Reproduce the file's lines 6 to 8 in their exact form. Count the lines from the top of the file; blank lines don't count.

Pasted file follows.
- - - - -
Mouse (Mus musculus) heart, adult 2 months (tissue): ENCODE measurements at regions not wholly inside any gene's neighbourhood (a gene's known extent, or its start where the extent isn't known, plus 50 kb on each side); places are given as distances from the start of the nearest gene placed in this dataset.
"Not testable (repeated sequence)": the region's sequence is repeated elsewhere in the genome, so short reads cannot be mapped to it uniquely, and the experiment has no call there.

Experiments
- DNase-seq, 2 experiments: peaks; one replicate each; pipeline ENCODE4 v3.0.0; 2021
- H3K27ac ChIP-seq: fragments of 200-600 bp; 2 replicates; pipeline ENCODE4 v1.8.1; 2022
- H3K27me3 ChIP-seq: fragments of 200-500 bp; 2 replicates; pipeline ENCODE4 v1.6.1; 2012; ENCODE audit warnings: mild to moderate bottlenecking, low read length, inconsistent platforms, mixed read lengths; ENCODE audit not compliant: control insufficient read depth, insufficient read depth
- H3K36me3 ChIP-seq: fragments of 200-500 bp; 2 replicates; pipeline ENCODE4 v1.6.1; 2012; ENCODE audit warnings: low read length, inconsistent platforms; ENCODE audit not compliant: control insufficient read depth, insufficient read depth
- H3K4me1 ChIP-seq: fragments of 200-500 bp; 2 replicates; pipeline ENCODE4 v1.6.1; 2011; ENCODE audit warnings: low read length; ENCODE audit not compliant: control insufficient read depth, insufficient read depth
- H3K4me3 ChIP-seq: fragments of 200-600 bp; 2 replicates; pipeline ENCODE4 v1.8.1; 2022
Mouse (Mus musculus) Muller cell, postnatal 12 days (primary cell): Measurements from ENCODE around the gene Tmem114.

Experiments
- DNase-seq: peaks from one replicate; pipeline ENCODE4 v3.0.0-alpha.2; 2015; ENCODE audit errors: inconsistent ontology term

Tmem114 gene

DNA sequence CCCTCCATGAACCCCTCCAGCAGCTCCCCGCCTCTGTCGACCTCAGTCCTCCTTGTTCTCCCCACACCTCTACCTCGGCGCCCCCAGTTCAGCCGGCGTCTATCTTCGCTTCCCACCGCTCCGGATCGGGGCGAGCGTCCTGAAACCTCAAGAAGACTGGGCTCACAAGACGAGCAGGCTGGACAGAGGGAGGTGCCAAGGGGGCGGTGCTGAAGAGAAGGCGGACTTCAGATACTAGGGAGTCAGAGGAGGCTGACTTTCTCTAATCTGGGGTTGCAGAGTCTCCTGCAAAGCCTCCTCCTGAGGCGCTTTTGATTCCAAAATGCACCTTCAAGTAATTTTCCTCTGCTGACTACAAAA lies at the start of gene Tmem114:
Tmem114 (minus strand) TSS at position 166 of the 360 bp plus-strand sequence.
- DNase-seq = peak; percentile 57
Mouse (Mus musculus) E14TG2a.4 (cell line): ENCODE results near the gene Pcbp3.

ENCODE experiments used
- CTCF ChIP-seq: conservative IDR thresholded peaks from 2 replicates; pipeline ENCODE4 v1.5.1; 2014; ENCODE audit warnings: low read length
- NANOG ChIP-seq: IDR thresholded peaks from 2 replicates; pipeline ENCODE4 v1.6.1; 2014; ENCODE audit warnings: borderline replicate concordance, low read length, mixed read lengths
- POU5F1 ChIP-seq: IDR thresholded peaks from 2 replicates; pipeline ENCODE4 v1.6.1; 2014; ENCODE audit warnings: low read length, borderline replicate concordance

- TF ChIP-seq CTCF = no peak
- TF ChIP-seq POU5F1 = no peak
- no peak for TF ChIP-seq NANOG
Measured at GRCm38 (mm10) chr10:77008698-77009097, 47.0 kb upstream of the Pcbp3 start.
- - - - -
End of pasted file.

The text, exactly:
- H3K27me3 ChIP-seq: fragments of 200-500 bp; 2 replicates; pipeline ENCODE4 v1.6.1; 2012; ENCODE audit warnings: mild to moderate bottlenecking, low read length, inconsistent platforms, mixed read lengths; ENCODE audit not compliant: control insufficient read depth, insufficient read depth
- H3K36me3 ChIP-seq: fragments of 200-500 bp; 2 replicates; pipeline ENCODE4 v1.6.1; 2012; ENCODE audit warnings: low read length, inconsistent platforms; ENCODE audit not compliant: control insufficient read depth, insufficient read depth
- H3K4me1 ChIP-seq: fragments of 200-500 bp; 2 replicates; pipeline ENCODE4 v1.6.1; 2011; ENCODE audit warnings: low read length; ENCODE audit not compliant: control insufficient read depth, insufficient read depth